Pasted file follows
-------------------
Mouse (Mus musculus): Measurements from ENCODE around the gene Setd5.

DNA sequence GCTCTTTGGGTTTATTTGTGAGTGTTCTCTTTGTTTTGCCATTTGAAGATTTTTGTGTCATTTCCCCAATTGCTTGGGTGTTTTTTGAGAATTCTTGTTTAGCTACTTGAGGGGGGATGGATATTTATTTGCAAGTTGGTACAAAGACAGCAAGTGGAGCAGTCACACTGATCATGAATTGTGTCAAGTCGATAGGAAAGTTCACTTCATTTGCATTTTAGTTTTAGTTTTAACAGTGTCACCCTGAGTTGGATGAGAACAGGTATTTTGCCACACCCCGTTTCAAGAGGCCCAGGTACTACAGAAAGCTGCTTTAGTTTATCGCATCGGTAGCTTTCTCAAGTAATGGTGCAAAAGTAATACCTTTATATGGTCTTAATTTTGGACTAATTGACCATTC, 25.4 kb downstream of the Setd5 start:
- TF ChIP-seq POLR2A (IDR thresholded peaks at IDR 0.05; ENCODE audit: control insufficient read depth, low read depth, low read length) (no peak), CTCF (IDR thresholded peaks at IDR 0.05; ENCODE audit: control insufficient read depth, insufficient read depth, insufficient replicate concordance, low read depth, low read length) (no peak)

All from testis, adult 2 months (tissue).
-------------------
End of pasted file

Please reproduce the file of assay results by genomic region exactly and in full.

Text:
Mouse (Mus musculus): Measurements from ENCODE around the gene Setd5.

DNA sequence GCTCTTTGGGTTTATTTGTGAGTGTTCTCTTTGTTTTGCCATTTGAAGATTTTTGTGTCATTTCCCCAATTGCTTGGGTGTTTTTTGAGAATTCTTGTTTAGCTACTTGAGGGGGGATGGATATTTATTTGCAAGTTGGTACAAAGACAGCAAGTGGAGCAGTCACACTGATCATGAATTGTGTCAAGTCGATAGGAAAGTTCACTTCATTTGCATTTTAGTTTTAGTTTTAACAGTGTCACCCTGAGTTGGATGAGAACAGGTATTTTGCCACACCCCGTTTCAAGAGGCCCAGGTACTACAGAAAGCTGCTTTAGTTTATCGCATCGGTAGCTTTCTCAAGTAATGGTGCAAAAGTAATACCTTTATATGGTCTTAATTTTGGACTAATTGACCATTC, 25.4 kb downstream of the Setd5 start:
- TF ChIP-seq POLR2A (IDR thresholded peaks at IDR 0.05; ENCODE audit: control insufficient read depth, low read depth, low read length) (no peak), CTCF (IDR thresholded peaks at IDR 0.05; ENCODE audit: control insufficient read depth, insufficient read depth, insufficient replicate concordance, low read depth, low read length) (no peak)

All from testis, adult 2 months (tissue).